Sunday, 8 June 2014

Five Rules for Healthy Eating

... or How I Lost Weight Without Actually Trying 

In autumn 2011 I resolved that I was going to eat more healthily (and exercise more, but that is another story). As a 50 year old mother of a five year old I realised that if I wanted to be fit and active when she is in her teens I needed to take some responsibility for looking after my health. I had read The Forever Young Diet and Lifestyle by James and Joan O'Keeffe while on holiday - I think I picked it up as a free or very cheap eBook - and the eating rules it recommended seemed sensible and manageable. The main changes I made were:

1. Eat more fruit and vegetables - initially I aimed for 7 portions a day, now I aim for 10.

2. Eat wholegrains rather than white bread, pasta, rice or potatoes - wholegrain bread, brown or wild rice, wholemeal pasta and so on.

3. Include protein with every meal (including breakfast).

3. Drink well - stick to water, tea or coffee (unsweetened). No fizzy or sweetened drinks.

5. Cut down on junk - highly processed and sugary foods.

Most of the time I did pretty well with this, I think because it was not too prescriptive. By eating more good food I found I was less tempted by the junk, but if I really wanted something I ate it anyway. Most days I ate a couple of squares of dark chocolate (70% cocoa or more) and drank a small glass of red wine daily - still do! - so I never felt deprived of treats. Much to my surprise I found that within four months I had gone down a clothes size, six months later I was two sizes smaller, and over the following year I dropped a third size. From wearing a UK size 16/18 I now wear size 10/12, which still astonishes me, all the more so because I have not counted calories or followed any other weight loss plan. Over time my tastes have changed, and now I get as much pleasure out of a good salad as I would out of a pizza. Eating well has become an ingrained habit that I cannot imagine changing.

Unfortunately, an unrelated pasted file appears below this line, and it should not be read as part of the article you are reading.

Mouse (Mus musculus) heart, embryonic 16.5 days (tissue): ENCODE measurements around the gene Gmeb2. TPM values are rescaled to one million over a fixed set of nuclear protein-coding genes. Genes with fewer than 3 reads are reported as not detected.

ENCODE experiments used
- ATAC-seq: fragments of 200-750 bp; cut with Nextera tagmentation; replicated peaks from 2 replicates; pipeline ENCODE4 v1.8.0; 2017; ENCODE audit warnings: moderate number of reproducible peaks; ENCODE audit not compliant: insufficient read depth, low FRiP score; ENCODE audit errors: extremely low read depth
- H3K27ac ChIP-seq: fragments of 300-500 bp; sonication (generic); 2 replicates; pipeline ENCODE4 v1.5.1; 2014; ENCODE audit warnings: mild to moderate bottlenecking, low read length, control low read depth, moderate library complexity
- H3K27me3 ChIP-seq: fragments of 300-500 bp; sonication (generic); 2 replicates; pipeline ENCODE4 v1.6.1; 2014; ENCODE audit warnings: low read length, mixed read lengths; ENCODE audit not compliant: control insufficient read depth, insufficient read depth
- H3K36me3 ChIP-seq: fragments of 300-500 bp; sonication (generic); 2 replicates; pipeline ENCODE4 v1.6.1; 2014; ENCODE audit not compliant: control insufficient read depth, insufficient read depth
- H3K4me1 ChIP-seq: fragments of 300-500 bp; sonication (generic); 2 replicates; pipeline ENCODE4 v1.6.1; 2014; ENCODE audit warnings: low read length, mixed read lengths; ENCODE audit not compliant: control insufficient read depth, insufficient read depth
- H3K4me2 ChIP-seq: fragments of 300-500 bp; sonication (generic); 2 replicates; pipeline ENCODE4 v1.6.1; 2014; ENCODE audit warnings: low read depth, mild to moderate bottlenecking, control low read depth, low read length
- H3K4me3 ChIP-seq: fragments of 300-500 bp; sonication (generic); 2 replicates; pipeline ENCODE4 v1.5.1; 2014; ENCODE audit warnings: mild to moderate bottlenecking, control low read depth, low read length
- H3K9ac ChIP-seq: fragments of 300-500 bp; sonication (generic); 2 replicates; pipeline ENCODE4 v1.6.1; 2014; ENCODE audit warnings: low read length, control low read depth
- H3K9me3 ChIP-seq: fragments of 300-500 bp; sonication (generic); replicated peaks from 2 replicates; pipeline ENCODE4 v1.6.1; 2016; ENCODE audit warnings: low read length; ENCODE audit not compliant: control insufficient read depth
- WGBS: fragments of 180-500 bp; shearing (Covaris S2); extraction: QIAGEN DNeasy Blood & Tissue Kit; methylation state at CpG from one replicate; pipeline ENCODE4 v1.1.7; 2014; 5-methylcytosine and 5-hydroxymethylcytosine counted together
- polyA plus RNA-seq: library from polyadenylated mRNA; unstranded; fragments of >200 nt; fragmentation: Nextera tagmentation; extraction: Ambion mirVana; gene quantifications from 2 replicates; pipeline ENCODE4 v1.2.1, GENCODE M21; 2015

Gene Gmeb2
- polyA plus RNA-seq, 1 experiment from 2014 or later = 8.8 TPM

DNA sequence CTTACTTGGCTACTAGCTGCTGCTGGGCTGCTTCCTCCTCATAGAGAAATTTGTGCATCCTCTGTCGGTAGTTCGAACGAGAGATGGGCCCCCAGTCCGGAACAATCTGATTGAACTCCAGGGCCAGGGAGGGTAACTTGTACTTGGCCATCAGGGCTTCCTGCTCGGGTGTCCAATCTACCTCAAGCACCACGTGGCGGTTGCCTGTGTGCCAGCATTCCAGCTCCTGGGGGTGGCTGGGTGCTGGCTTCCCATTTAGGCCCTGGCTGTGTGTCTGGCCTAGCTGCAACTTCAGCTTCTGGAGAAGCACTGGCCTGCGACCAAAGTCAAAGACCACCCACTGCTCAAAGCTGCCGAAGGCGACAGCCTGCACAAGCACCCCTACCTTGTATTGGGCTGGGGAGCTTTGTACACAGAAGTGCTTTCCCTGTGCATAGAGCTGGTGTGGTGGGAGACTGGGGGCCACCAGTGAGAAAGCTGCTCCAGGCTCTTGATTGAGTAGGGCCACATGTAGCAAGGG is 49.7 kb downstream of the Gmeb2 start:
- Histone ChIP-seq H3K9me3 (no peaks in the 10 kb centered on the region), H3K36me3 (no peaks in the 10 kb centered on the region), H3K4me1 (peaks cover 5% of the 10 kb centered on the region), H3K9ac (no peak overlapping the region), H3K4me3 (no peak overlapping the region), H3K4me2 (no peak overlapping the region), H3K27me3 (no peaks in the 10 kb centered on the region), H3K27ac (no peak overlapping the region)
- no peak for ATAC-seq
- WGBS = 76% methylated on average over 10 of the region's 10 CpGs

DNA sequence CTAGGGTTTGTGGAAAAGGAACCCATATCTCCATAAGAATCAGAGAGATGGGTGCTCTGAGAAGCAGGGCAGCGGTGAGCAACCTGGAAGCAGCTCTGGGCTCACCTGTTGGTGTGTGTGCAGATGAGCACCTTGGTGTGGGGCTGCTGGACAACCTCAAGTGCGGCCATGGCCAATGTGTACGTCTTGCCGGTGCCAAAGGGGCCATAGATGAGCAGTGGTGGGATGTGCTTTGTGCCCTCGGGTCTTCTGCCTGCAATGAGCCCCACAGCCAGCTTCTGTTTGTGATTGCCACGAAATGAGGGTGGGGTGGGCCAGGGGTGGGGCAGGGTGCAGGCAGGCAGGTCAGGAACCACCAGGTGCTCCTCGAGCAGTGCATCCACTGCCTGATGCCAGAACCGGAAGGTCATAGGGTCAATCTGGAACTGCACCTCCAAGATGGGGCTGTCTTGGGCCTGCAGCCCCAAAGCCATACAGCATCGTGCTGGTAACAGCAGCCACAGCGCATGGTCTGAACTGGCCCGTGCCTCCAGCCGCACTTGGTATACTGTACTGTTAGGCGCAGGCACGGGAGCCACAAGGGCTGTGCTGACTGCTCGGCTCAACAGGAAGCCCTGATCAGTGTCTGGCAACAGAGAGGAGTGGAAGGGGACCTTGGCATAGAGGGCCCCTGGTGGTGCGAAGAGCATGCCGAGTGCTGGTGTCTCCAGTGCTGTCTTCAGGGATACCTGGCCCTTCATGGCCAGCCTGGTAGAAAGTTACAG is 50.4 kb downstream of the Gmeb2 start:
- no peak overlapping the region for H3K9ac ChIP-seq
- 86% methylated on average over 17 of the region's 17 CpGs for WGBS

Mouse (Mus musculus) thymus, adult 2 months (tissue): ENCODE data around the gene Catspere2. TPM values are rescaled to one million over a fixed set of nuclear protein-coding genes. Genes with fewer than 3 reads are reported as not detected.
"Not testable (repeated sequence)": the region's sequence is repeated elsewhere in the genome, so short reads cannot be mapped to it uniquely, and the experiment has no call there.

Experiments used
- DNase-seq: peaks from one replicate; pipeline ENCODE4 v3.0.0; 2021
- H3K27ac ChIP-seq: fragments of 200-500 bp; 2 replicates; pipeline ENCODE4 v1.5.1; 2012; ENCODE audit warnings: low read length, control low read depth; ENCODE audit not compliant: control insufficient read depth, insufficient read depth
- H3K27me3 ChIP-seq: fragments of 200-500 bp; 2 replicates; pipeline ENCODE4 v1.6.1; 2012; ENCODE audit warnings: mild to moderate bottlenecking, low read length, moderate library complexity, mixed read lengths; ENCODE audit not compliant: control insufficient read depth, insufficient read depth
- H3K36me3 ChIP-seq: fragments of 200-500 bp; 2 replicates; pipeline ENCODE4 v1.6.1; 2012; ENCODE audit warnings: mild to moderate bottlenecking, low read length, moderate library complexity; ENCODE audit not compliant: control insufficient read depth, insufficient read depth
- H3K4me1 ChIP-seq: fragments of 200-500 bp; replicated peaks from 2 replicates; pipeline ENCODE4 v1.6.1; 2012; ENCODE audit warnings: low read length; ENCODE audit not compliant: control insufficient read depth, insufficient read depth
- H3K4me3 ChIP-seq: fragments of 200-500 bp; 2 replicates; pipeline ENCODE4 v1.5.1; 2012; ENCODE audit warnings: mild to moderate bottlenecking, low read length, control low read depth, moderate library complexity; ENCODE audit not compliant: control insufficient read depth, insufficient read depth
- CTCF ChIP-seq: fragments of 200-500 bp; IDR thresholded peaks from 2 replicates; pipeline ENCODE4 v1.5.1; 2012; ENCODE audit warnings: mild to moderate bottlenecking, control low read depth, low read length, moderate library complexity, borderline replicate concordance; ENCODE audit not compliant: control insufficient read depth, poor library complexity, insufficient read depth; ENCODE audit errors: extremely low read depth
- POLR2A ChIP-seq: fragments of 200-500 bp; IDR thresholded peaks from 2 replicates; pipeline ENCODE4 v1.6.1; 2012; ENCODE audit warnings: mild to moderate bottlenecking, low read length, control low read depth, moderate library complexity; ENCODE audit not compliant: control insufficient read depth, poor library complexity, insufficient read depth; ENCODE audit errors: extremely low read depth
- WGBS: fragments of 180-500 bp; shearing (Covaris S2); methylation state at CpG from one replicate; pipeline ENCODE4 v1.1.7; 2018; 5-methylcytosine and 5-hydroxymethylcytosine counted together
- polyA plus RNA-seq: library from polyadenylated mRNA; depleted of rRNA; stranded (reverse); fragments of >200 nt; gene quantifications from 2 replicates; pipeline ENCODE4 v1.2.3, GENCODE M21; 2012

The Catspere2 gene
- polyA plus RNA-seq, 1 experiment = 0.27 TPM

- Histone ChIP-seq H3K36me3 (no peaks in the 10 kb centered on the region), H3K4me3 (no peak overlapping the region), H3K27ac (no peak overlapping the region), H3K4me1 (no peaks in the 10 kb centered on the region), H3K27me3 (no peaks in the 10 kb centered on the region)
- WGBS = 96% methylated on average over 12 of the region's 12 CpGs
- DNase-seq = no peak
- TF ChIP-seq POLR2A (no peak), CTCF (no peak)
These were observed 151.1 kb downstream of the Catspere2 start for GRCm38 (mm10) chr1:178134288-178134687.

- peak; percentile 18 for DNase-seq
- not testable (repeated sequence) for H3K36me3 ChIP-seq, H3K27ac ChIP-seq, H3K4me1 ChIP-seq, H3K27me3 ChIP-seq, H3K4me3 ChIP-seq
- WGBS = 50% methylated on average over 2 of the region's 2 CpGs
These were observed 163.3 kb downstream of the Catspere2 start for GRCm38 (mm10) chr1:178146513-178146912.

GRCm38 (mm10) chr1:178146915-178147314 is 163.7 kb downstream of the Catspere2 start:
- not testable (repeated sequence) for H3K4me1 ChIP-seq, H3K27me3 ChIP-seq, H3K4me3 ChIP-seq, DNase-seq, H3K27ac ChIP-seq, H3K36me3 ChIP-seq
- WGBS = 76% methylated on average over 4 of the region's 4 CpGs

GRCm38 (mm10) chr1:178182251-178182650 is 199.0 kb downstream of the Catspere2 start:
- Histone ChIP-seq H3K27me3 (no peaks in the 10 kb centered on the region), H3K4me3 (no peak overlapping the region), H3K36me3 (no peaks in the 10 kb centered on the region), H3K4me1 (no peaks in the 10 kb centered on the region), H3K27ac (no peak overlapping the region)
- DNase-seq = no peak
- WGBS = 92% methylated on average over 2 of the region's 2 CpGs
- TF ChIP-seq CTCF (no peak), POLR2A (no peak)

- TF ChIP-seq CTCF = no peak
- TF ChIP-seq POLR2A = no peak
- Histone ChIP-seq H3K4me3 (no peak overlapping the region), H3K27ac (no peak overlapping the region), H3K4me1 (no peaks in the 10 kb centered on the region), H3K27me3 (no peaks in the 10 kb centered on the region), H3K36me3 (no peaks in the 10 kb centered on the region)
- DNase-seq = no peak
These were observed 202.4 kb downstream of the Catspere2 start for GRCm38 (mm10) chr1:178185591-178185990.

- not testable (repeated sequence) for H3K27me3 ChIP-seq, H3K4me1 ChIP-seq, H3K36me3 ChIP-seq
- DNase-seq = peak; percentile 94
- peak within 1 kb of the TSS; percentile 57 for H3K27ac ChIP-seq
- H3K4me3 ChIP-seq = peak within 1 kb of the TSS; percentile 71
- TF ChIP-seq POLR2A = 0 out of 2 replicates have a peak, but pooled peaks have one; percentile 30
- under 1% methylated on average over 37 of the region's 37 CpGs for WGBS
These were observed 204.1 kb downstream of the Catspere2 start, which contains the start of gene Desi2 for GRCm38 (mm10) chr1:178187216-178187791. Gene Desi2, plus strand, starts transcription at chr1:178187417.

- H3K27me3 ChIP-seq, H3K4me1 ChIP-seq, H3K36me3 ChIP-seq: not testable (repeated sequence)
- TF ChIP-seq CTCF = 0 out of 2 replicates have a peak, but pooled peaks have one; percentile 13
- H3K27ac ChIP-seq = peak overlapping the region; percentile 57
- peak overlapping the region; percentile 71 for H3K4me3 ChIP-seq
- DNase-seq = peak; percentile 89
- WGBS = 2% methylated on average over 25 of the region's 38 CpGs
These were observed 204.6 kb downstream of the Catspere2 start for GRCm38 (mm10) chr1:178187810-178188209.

Is it really this easy? Well, yes ... and no! Once eating according to these rules becomes a habit it is simple. The hard part is making the changes that allow it to become a habit. Initially it takes thought to work out how to fit in all those extra fruits and veggies into your day; to make sure that enjoyable healthy snacks are always to hand so there is less temptation to grab a biscuit or a doughnut; to find breakfasts that fit into the morning routine and keep you going until lunchtime; to work out how to throw together a quick healthy packed lunch to take to work; to stick to the wholegrains when other family members refuse to be weaned off white bread and pasta. I think it helped that I love food, pretty much any food, so was able to find plenty of healthy stuff that I enjoy. I suspect it would be harder for a picky eater. I also don't have any food sensitivities, so never needed to restrict any particular food groups.

Writing this I realise I could sum up the changes I made to my diet in one overarching rule - eat less bad stuff, replace it with good stuff. This means being aware of what is good - good fats, good carbs, low GI foods that will leave you fuller longer, and so on. Once that awareness becomes second nature it becomes much easier to make good food choices. I am now so enthused about this subject I could go on, ond on, and on ... 


Frabjous Days said...

Thanks so much. Buying that book now :-)

Kathryn said...

I didn't follow everything in the book, but I found it quite good in terms of giving some detail of what a good, healthy diet looks like in practice without being over-prescriptive.

Karen Edmisten said...

I love the summary -- less bad stuff, more good stuff. :)
Love the new blog!